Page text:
Pension system nears breaking point

GSEE says social security will start to fail next year as recession and joblessness speed up deterioration By Roula Salourou

The ticking time bomb of the social security system will not explode in 2025, but 10 years earlier, or next year, according to a study by the Institute of Labor of the General Confederation of Greek Labor (INE/GSEE) which is to be presented in Thessaloniki on Thursday.

GSEE’s annual report on the Greek economy includes a chapter on the aging population and the sustainability of the social security system from 2013 to 2050. Its conclusions, which Kathimerini has seen, say that the prolonged recession and high unemployment have brought forward the pension system’s crumbling point by a decade and that in order to become viable the system requires additional resources of 950 million euros for 2016 alone.

The system’s extra requirements are expected to grow rapidly in the following years, soaring to 2.67 billion euros for 2020.

The authors of the study note that pension cuts and a hike in the retirement age would have allowed for the sustainability of the system until 2025 had it not been for the deep and protracted recession and high unemployment. As a result 2015 is seen as the year when the social security system could fall apart.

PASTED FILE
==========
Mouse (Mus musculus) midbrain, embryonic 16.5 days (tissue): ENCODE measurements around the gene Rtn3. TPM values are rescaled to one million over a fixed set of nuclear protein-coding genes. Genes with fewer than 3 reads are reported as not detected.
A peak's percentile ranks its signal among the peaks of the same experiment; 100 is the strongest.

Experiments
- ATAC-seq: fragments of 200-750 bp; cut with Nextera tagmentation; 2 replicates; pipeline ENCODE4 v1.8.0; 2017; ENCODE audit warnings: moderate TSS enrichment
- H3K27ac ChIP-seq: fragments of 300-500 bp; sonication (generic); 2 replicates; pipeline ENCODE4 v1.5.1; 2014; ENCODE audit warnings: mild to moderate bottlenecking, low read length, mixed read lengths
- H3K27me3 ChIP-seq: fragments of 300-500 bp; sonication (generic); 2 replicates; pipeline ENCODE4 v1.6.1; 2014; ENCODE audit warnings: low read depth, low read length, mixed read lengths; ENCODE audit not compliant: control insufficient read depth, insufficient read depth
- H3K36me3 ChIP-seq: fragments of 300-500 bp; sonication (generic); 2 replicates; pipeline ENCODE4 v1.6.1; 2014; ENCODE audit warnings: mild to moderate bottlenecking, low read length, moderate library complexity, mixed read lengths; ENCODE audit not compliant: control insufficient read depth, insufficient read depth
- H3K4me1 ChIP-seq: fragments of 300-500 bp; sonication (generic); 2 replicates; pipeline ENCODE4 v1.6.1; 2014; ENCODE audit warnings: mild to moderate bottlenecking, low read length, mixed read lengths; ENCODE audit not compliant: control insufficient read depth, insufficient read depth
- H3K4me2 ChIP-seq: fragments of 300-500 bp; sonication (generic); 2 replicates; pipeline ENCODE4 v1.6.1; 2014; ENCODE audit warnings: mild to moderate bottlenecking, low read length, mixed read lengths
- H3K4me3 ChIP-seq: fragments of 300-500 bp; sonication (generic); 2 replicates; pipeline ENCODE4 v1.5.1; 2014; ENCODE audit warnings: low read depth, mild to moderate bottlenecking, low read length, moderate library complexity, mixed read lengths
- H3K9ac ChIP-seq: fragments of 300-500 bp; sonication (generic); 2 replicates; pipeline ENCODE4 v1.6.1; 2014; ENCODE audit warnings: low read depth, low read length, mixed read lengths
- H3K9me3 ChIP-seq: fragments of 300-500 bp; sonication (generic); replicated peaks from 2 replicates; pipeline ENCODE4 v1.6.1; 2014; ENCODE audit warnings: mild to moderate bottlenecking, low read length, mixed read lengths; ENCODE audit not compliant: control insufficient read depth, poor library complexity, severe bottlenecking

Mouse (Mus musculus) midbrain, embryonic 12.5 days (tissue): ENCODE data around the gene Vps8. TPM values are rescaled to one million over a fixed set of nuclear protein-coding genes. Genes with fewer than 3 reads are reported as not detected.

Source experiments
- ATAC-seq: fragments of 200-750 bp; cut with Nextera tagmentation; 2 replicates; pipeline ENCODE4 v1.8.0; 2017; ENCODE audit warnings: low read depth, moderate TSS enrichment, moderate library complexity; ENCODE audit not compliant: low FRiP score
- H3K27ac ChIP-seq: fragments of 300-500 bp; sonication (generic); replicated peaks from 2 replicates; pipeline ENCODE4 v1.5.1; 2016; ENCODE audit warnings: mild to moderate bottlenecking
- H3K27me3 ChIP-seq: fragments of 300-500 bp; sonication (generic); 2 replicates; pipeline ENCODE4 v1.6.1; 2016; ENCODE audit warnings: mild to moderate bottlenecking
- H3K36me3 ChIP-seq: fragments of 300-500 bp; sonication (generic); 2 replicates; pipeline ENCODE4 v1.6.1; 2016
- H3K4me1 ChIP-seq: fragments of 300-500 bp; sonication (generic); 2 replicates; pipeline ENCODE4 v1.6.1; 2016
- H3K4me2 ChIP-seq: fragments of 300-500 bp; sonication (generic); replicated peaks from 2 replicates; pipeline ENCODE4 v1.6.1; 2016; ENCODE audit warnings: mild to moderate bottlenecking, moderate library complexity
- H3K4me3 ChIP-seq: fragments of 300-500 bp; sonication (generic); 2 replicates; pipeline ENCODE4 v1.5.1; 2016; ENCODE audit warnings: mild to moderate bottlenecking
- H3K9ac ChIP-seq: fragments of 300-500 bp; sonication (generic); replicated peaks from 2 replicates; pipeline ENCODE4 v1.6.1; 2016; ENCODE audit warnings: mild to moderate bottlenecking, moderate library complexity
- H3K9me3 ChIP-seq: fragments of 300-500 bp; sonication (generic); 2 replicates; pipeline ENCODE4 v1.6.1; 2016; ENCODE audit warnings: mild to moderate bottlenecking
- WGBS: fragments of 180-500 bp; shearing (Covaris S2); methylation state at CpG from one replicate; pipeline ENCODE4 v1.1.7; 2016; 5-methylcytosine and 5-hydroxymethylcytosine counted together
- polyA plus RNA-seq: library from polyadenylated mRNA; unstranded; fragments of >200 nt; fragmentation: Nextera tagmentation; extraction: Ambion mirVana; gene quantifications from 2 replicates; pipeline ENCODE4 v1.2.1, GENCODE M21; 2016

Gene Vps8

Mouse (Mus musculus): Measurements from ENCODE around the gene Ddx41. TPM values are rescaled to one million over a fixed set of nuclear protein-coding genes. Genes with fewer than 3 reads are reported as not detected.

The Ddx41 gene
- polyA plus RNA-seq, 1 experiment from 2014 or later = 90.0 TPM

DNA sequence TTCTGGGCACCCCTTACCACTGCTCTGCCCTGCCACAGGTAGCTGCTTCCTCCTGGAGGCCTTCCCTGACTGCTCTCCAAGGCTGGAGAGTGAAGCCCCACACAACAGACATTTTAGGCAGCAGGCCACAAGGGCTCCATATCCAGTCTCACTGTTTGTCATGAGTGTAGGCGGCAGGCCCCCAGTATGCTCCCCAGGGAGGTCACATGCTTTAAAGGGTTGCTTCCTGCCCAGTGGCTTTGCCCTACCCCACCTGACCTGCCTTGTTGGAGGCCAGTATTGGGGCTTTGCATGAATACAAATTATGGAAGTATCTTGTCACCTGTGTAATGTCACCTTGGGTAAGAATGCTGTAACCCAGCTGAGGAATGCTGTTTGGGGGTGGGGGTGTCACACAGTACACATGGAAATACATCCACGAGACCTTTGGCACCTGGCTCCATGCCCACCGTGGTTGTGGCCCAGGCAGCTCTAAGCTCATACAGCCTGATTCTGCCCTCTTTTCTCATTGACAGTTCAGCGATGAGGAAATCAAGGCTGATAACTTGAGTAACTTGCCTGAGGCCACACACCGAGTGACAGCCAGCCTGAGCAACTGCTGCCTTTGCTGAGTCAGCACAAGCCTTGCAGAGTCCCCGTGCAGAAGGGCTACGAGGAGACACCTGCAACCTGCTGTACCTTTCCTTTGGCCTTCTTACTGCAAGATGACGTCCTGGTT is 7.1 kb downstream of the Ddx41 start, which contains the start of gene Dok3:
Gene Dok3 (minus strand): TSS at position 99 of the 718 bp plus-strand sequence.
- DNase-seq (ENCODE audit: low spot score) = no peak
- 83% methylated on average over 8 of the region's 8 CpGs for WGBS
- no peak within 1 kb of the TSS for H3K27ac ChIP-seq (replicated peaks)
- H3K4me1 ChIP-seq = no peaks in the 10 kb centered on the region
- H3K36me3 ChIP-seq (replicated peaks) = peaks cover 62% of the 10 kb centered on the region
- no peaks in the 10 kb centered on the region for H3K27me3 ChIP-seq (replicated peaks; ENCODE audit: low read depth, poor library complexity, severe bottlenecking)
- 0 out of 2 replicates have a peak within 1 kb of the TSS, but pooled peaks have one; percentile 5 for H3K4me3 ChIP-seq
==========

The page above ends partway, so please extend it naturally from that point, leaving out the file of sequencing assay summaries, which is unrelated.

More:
They add that new measures will be necessary due to reduced state funding (from 16.4 billion euros in 2012 to just 8.6 billion per year from 2015 to 2018), an explosive rise in the jobless rate, an increase in the number of new pensioners (from 40,000 in 2009 to 100,000 per year after 2010), salary reductions and the growth in undeclared and flexible labor.

Already the social security funds’ cash reserves have dwindled from 26 billion euros in 2009 to just 4.5 billion last year, while the demographic shift in Greece resulting from longer life expectancy and a reduction in the birthrate has contributed to a 15 percent increase in the pension burden on funds, the study notes.

The INE/GSEE economists also note that after the recent interventions to the pensions system, the average age of retirement has grown to 63 years (not including early retirement options), while pensions have been cut by about 32.5 percent.